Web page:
Archive for the ‘Covenantal Language’ Category
By GARY DEMAR | Published: DECEMBER 28, 2006
Then the LORD will go forth and fight against those nations, as when He fights on a day of battle (14:3).
After using Rome as His rod to smite Jerusalem, God later turns on Rome in judgment. Once again, Assyria is the model: “I send it against a godless nation and commission it against the people of My fury to capture booty and to seize plunder, and to trample them down like mud in the streets . . . . So it will be that when the Lord has completed all His work on Mount Zion and on Jerusalem, He will say, ‘I will punish the fruit of the arrogant heart of the king of Assyria and the pomp of his haughtiness’” (Isa. 10:5–6, 12–13). The fall of Assyria did not immediately follow its plunder of Israel. The same is true of God’s use of Rome to judge Israel. Read the rest of this entry »
By GARY DEMAR | Published: DECEMBER 27, 2006
“For I will gather all the nations against Jerusalem to battle, and the city will be captured, the houses plundered, the women ravished and half of the city exiled, but the rest of the people will not be cut off from the city” (Zech. 14:2).
Six thousand Jews were murdered by Alexander Janneus (103–76 B.C.) during the Feast of Tabernacles in the early part of the first century B.C. Here’s how Josephus describes the event: Read the rest of this entry »
By GARY DEMAR | Published: DECEMBER 26, 2006
Zechariah 14 opens with the promise that “a day is coming for the LORD when the spoil taken from you will be divided among you” (Zech. 14:1). No time is specified for when this event will take place. Should we look to our future for fulfillment or are there more proximate events that best fit the historical and theological context of Zechariah’s day? We know that four kingdoms would subjugate Israel during and after her exile (Dan. 2–3): Babylon, the Medes and Persians, the Greeks, and the Romans. In Zechariah 14:2, we learn that God will gather “all the nations against Jerusalem to battle” (see Part 2), with the result that the city would be “captured, the houses plundered, the women ravished, and half the city exiled” (Zech. 14:2). While dispensationalists apply this verse to a post-rapture great tribulation, and amillennialists apply it to the persecution of the church down through the ages, I contend that the passage refers to the domination of Israel by the Romans and Herodians in the period leading up to the Incarnation and ministry of Jesus. The International Standard Bible Encyclopedia describes the period this way: Read the rest of this entry »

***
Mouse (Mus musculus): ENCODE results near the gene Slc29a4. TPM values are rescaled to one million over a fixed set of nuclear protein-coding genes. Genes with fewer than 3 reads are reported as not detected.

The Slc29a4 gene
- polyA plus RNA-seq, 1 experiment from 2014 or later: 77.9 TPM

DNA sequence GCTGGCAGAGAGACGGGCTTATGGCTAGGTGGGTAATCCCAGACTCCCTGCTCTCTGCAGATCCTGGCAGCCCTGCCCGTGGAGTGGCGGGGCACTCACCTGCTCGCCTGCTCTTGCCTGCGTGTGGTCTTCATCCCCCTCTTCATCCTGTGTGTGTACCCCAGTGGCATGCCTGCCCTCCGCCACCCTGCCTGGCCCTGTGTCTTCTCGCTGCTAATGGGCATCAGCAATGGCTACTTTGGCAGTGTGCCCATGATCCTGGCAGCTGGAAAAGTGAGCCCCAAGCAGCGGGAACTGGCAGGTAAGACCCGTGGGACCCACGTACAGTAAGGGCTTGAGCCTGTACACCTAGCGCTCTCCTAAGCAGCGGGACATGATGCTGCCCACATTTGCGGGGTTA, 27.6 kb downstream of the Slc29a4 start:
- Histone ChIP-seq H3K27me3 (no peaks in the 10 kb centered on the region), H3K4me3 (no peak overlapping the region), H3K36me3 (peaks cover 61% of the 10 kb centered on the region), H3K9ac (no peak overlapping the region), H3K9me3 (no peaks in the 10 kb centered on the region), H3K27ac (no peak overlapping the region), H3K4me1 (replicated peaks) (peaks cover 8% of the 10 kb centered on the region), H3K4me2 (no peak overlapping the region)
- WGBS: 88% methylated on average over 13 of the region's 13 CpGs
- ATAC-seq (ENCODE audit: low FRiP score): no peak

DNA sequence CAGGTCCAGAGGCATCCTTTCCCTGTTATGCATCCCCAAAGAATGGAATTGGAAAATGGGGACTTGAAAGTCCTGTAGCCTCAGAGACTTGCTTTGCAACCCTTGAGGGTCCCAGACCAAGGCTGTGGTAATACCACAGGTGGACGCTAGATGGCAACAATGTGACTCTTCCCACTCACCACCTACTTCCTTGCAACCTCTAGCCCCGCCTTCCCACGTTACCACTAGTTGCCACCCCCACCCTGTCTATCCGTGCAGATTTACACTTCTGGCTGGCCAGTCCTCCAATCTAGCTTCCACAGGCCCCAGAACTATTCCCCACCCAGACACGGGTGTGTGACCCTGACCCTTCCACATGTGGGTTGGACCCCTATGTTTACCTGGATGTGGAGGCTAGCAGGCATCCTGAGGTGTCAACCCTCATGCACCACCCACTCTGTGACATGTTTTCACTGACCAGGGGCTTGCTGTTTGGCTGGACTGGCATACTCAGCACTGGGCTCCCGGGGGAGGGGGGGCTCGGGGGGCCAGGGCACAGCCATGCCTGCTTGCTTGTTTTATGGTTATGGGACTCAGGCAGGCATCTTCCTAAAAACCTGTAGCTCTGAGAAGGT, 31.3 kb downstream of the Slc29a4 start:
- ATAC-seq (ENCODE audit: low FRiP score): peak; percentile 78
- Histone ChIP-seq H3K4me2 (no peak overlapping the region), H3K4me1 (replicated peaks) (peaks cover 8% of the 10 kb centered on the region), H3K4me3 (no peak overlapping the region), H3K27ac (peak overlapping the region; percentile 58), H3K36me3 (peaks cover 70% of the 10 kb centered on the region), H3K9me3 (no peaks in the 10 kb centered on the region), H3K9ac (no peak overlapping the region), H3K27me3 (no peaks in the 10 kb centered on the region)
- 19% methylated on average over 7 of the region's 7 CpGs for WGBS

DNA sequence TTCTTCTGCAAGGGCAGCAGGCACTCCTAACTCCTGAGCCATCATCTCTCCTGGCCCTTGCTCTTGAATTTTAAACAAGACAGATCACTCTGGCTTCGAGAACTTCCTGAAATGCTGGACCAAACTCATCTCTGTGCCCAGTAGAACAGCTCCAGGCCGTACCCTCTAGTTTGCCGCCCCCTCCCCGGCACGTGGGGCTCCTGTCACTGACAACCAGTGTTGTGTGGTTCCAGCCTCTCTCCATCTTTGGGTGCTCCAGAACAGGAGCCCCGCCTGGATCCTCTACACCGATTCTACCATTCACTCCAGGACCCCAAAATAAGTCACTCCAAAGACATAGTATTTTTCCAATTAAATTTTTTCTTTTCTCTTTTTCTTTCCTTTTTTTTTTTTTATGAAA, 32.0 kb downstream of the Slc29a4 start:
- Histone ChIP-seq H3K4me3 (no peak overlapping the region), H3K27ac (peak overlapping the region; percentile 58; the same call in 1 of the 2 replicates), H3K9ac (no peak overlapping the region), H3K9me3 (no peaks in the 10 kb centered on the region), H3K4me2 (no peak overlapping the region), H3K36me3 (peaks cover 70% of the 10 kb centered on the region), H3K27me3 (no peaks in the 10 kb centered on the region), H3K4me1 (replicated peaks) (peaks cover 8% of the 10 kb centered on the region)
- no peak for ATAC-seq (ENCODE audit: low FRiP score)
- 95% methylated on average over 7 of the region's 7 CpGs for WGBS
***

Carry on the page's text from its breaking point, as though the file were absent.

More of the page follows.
The kingdom shall be preached in all the world
Jesus said, “this gospel of the kingdom shall be preached in all the world for a witness unto all nations; and then shall the end come” (Matthew. 24:14, KJV). In “Go ye into all the world, and preach the gospel to every creature”(Mark 16:15, KJV). The year is 33 A.D.
Paul his missionary journeys completed, writes from his imprisonment in Rome to the saints in Colosse…the gospel which you heard, which was preached to every creature under heaven, of which I, Paul, became a minister. (Colossians 1:23) …The year is 64 A.D. Read the rest of this entry »
If Christ has not come, then we are still waiting to be where he is. (John 14:3)
If Christ has not come, then we are still waiting for the plan of redemption to be fulfilled (Rev. 10:7)
If Christ has not come, then we are still waiting to be individually redeemed from our sins. (Luke 21:28)
If Christ has not come, then we are still in the “last days,” 1900 years later. (Heb. 1:2)